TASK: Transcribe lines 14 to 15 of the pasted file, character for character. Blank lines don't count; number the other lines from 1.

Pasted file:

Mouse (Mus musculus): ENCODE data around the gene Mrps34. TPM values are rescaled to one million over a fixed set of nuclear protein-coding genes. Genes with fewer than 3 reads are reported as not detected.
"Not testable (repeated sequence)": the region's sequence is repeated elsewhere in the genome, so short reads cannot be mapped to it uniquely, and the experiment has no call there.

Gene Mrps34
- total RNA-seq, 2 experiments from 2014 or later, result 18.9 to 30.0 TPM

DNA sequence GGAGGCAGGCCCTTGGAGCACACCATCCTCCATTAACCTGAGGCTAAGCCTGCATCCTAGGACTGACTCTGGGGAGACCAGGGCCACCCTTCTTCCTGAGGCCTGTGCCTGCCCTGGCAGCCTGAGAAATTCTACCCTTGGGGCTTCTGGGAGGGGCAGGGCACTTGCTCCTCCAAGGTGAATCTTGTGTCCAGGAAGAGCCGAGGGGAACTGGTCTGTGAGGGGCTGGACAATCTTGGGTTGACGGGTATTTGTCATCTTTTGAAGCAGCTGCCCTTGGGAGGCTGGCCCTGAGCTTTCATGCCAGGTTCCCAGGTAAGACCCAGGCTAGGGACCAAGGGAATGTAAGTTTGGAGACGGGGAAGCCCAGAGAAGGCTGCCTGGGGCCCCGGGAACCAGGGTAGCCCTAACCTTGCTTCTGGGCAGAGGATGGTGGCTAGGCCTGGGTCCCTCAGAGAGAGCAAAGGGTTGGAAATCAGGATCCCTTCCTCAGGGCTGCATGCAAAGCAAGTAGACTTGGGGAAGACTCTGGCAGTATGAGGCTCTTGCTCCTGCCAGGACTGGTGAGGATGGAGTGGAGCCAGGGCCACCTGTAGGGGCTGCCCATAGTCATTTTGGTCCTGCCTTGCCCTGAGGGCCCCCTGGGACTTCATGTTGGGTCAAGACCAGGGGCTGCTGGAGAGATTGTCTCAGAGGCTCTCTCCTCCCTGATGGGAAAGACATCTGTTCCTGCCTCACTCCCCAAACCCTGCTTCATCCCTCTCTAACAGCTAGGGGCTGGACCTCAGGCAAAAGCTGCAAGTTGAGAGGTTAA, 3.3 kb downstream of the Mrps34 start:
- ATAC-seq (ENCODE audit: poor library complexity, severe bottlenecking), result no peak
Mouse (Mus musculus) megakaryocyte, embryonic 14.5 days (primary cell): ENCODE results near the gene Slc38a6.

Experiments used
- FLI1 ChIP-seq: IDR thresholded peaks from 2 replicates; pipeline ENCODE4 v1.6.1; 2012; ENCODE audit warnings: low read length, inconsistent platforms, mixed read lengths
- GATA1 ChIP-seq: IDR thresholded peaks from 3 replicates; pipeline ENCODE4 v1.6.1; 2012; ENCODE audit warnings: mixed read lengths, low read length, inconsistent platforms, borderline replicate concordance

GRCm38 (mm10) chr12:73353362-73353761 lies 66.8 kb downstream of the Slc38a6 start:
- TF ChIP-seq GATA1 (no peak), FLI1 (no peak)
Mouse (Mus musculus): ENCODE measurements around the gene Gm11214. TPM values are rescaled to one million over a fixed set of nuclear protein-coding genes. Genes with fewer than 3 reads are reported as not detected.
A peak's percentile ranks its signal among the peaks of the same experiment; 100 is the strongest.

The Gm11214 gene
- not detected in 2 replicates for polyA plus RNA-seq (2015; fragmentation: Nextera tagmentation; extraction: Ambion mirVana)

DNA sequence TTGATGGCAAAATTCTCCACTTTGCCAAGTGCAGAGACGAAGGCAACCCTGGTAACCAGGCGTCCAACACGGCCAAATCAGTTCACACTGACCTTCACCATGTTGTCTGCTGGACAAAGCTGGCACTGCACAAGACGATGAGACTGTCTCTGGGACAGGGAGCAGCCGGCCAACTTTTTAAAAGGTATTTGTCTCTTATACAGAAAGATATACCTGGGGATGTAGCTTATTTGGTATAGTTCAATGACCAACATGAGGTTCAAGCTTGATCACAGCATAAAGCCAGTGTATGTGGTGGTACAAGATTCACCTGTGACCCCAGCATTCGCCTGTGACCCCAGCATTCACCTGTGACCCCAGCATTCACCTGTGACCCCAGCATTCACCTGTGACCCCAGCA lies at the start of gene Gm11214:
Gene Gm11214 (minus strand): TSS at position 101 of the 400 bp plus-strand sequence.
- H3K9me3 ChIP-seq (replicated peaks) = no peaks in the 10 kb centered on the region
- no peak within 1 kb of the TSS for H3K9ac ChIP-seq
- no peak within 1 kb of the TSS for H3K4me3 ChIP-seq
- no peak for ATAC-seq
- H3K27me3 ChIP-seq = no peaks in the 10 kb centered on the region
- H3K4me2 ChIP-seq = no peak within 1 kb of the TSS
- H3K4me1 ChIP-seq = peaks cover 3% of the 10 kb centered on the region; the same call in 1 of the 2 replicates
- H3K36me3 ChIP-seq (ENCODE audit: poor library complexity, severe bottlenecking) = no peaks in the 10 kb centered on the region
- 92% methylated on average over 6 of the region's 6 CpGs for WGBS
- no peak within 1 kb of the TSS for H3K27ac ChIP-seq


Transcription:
A peak's percentile ranks its signal among the peaks of the same experiment; 100 is the strongest.

The Gm11214 gene